Builders : Léandre Normand, Claude Pagé, Marc Lemay
Falling in love with cycling in the mid 1960s, Léandre Normand has managed to pass on this passion to a whole region thanks to his determination and dedication. He founded le Tour cycliste de l’Abitibi in 1969 and was its organizer for the first ten years. Although he physically moved away from his native region, his heart never left Abitibi-Témiscamingue, nor the Tour.
« Just to be considered for the Hall of Fame is something very moving. Even if people call you ‘Father of the Tour’, congratulate you, say bravo, thank you, the fact that it is officially recognized is very touching to me. » said Normand.
« There were so many events that were promising at the start but did not last, because no one was there to take over, because people could not continue for circumstances outside of their control. It’s quite an achievement that 50 years later, the Tour still exists. It is thanks to the passion of the people who carried the torch and who continued the work, despite the difficulties. » he commented.
A man of challenges known for being a go-getter, Claude Pagé perpetuated Léandre Normand’s work for 26 years at the direction of Tour de l’Abitibi, between 1979 and 2004. Originally from Baie-Saint-Paul but Abitibien at heart forever, he helped make the Tour an international event and set up several initiatives, the most spectacular being undoubtedly the underground Time Trial departure in 2001.
« Being inducted into the Tour Hall of Fame is a recognition, especially since it comes from my compatriots. When strangers tell you that you are beautiful, it’s nice, it’s rewarding. But when your compatriots tell you ‘we are very happy with what you did’, it’s an even more beautiful honor. » said Pagé.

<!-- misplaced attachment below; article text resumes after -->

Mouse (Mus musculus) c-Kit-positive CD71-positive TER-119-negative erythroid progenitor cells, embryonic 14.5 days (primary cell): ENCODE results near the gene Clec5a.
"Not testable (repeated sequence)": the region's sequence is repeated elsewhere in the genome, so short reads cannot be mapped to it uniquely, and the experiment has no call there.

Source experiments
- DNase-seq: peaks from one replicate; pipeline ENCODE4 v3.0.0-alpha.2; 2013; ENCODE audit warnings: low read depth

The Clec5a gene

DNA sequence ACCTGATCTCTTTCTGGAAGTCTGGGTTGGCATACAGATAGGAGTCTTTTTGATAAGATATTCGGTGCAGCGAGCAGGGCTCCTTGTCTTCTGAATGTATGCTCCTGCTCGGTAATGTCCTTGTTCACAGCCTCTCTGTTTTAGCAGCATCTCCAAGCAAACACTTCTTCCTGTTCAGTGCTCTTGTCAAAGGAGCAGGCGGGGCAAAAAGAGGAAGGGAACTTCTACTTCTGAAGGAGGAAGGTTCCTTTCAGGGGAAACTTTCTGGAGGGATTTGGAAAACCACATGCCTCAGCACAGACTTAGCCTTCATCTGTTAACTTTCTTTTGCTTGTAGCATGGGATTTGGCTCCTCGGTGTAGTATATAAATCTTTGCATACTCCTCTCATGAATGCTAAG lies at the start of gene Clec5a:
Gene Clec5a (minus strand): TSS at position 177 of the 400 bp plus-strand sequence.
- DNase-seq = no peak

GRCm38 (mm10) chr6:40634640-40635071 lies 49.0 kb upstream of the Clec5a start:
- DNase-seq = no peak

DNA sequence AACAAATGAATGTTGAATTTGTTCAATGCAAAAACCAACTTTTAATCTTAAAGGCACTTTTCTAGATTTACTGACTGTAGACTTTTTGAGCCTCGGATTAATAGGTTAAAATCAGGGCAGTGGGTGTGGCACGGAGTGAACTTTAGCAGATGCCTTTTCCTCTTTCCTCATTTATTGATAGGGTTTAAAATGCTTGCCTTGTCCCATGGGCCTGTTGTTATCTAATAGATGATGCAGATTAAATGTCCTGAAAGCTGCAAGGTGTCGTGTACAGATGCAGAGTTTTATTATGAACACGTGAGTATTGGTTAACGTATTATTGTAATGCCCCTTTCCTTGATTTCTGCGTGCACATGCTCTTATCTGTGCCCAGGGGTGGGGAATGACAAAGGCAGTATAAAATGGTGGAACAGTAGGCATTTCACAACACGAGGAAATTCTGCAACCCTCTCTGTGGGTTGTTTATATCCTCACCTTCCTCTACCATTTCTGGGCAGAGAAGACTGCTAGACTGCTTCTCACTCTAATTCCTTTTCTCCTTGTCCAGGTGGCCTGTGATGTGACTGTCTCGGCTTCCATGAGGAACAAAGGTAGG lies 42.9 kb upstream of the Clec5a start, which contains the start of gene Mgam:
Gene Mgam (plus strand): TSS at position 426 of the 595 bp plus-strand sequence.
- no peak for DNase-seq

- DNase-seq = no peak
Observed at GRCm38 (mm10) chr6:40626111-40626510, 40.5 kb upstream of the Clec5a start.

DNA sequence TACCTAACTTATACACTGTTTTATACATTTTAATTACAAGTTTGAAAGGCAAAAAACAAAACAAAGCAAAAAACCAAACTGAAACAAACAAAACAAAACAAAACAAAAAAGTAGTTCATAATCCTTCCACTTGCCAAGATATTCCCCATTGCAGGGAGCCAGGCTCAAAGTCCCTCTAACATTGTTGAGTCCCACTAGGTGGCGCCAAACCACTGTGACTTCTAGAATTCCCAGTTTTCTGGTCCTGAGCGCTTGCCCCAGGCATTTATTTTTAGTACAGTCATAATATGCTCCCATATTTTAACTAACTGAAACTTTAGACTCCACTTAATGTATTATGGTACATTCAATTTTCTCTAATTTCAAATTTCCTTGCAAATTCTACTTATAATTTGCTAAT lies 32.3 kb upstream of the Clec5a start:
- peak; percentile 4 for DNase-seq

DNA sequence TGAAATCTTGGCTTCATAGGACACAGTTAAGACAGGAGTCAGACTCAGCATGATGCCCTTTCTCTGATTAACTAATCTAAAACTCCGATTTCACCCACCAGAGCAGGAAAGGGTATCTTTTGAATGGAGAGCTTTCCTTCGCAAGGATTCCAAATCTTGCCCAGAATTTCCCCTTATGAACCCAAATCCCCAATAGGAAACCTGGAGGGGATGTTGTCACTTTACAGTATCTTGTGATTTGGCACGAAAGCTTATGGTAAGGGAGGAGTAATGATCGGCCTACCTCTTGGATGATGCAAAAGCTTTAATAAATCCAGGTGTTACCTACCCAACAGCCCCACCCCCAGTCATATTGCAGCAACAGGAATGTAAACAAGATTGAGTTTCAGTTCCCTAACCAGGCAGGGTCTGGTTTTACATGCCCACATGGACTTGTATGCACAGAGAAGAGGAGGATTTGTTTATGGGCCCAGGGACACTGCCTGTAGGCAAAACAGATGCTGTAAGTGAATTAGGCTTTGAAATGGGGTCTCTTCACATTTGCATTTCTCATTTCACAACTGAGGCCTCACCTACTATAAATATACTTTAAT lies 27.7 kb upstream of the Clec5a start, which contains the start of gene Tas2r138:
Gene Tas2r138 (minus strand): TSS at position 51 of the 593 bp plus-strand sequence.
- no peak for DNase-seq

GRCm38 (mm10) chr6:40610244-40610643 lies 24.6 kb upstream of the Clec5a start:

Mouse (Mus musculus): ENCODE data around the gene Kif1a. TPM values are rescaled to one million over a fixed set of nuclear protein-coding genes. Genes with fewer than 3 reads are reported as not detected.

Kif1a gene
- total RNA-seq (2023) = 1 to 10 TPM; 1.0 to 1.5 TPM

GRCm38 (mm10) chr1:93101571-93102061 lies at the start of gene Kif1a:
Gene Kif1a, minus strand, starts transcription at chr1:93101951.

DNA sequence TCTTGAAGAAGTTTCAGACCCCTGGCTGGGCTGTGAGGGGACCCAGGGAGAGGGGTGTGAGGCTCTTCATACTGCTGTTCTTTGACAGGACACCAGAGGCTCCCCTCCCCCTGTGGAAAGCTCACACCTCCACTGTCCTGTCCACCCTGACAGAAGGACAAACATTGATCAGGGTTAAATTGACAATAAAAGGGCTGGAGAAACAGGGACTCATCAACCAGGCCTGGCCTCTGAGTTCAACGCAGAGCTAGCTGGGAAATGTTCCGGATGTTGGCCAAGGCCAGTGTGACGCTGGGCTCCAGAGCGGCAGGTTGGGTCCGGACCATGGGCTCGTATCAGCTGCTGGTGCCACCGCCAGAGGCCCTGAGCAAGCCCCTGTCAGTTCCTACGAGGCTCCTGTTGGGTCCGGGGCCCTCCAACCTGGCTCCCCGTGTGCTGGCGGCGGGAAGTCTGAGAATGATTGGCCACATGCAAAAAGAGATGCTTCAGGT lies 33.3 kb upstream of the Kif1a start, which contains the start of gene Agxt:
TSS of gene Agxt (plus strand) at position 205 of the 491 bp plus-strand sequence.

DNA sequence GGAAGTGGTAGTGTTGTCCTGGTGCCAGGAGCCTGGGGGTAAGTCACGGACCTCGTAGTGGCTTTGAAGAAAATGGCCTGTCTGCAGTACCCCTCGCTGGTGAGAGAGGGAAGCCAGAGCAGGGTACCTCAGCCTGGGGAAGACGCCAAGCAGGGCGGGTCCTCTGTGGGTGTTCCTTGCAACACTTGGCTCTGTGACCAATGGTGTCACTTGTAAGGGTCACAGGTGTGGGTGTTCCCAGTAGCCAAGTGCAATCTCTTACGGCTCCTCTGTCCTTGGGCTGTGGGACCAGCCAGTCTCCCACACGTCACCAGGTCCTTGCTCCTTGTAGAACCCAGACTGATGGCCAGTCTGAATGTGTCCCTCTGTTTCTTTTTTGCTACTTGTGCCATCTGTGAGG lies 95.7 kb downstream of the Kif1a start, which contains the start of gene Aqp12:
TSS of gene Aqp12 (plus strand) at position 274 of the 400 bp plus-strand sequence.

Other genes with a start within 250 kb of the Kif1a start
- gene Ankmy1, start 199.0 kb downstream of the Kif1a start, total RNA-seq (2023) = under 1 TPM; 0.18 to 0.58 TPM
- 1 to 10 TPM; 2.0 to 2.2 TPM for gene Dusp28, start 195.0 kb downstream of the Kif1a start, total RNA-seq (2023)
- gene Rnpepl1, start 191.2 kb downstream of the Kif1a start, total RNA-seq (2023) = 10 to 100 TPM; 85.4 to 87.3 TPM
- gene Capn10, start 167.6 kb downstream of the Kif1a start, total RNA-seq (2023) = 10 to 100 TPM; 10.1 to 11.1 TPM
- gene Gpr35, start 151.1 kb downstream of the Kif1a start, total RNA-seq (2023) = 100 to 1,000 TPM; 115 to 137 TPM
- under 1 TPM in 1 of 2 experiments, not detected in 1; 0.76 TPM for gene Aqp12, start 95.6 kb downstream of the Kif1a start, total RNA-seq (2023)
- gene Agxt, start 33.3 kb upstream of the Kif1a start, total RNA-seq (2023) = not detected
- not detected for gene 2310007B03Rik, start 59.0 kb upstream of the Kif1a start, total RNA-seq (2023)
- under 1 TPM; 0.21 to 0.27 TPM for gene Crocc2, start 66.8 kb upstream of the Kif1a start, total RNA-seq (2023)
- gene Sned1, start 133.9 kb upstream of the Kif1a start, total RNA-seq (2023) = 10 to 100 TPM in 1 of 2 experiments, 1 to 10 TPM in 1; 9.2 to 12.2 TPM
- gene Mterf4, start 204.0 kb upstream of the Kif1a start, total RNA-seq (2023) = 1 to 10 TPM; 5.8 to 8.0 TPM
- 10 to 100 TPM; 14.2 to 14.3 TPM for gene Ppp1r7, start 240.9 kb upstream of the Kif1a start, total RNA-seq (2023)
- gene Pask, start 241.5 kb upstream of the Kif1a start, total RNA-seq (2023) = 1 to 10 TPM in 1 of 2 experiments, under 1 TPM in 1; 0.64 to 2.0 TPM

«The Tour de l’Abitibi were the best years of my life. Contributing to the development of the Tour, to its internationalization, gave me a great degree of satisfaction. When I was walking near the finish line, it made me happy to hear people say that they were proud to see Russians at home, Dutch at home. It meant we had done something special. » he added.
A few years before the creation of le Tour de l’Abitibi, Marc Lemay was already a fan of cycling in his hometown of Amos. The Tour allowed him to fulfill this passion for three years as an athlete, between 1969 and 1971. His attachment to the Tour is undeniable and has never faded, whether as technical director, director, animator on stage and analyst. His love of cycling and his infectious energy have allowed him to occupy some of the most prestigious positions on the Canadian and international cycling scene.
« It’s thanks to the Tour de l’Abitibi if I climbed the stairs to go to the international level of cycling sport. If I had not had the Tour de l’Abitibi as a business card, to talk to the world, to introduce myself, I am sure that my career as an administrator at the Fédération québécoise, the Canadian Cycling Association, the International Cycling Union, would have been different. » shared Lemay.